The Partial Replica Wizard command targets the creation of replicas for field representatives and branch offices that do not need a copy of all the records in a database. Since a partial replica contains a subset of the records in a database, synchronization can go faster. This feature is especially significant for individuals who will communicate with a database via dial-up lines or branch offices that will link to a headquarters version of a database at less than conventional LAN speeds.
The Recover Design Master command explains the process for making a new Design Master in a replica set. You should use this process only when the old Design Master becomes corrupted or is otherwise unavailable. Before converting a normal global replica to a Design Master, synchronize the replica with all other replicas in a replica set. Then, invoke the Recover Design Master command. Click past the instructions and choose Yes to make the current replica the new Design Master.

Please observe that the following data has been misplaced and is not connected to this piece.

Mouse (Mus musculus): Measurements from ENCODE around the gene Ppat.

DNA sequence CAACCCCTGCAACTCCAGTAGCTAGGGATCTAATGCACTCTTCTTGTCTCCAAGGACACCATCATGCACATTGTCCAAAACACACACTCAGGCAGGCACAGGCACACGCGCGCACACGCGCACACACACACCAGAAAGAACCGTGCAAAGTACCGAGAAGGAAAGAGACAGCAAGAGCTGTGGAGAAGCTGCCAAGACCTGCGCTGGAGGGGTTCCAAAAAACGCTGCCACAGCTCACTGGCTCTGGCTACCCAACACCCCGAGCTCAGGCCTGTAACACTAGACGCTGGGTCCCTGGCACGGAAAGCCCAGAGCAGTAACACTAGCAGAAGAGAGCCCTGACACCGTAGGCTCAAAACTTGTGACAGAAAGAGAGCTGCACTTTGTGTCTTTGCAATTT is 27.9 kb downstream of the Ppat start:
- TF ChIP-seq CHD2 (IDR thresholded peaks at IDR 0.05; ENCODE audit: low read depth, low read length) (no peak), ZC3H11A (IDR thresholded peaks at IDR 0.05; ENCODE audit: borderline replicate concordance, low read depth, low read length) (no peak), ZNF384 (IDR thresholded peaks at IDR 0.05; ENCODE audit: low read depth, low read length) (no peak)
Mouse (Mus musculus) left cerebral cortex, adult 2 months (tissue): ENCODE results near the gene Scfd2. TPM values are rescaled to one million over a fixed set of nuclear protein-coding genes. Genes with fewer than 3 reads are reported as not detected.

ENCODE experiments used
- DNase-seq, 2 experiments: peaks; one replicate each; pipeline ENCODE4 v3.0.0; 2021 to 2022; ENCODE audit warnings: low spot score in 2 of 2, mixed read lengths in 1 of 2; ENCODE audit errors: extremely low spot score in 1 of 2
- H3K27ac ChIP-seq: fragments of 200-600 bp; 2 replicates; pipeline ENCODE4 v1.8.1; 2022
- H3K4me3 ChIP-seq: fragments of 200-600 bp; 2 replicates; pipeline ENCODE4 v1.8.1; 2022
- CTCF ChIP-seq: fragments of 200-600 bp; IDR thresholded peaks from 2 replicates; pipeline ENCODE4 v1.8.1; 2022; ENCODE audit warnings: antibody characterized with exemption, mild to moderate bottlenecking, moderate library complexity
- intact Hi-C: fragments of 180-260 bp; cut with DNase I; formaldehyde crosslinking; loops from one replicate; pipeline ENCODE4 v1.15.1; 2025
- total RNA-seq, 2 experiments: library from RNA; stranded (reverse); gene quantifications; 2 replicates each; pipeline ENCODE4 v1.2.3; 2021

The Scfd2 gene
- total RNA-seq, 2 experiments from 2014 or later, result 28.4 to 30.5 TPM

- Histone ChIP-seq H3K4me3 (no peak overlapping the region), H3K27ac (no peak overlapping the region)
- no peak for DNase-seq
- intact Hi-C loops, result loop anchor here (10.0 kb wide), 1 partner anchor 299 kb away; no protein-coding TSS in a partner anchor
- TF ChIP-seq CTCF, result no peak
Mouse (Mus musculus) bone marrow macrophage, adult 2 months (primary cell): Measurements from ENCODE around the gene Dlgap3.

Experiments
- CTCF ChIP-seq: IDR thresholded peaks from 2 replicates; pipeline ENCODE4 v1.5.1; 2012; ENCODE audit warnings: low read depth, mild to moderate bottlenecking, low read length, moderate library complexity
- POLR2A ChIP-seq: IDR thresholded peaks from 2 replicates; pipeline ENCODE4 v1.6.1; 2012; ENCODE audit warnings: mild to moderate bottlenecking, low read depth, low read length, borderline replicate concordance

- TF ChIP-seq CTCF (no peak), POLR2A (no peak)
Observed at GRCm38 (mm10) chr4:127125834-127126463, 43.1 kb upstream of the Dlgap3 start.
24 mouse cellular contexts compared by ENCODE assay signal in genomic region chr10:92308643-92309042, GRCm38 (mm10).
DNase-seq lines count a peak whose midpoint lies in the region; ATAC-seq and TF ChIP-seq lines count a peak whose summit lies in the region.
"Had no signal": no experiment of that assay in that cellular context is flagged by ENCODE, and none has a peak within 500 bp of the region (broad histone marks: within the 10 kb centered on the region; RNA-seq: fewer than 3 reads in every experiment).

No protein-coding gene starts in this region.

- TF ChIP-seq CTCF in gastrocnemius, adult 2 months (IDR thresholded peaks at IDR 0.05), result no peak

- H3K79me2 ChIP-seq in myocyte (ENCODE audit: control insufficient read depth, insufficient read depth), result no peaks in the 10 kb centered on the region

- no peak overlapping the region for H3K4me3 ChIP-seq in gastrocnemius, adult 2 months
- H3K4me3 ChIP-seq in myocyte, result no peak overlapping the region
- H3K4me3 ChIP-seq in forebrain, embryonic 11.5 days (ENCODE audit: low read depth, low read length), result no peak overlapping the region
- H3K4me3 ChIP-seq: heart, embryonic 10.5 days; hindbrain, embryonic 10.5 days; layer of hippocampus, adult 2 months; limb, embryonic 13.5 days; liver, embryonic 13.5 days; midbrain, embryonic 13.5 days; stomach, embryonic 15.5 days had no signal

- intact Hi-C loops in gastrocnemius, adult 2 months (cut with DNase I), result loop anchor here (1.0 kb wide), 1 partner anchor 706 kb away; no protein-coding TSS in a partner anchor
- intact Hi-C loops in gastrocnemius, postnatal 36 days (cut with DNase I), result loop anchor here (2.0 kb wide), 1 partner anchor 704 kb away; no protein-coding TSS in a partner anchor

The sample perpetual inventory application
The basic idea behind a perpetual inventory system is that new productions automatically add to inventory while sales automatically subtract from inventory. The example we’ll use targets an application for three different departments: Manufacturing, Sales, and Administration. Instead of implementing the system as a single database file accessed by workers from all three departments, our example deploys separate replicas to each department. In this section, we’ll describe the operation of the initial database file, and we’ll highlight some advantages of deploying the solution as three replicas instead of one multiuser database file.
Deploying this solution as three separate replicas instead of one multiuser database file allows departments better accessibility to its replica while reducing network traffic. In particular, the Administration department can process its most recently available new production and sales even while the Manufacturing and Sales departments are simultaneously entering new production and sales data.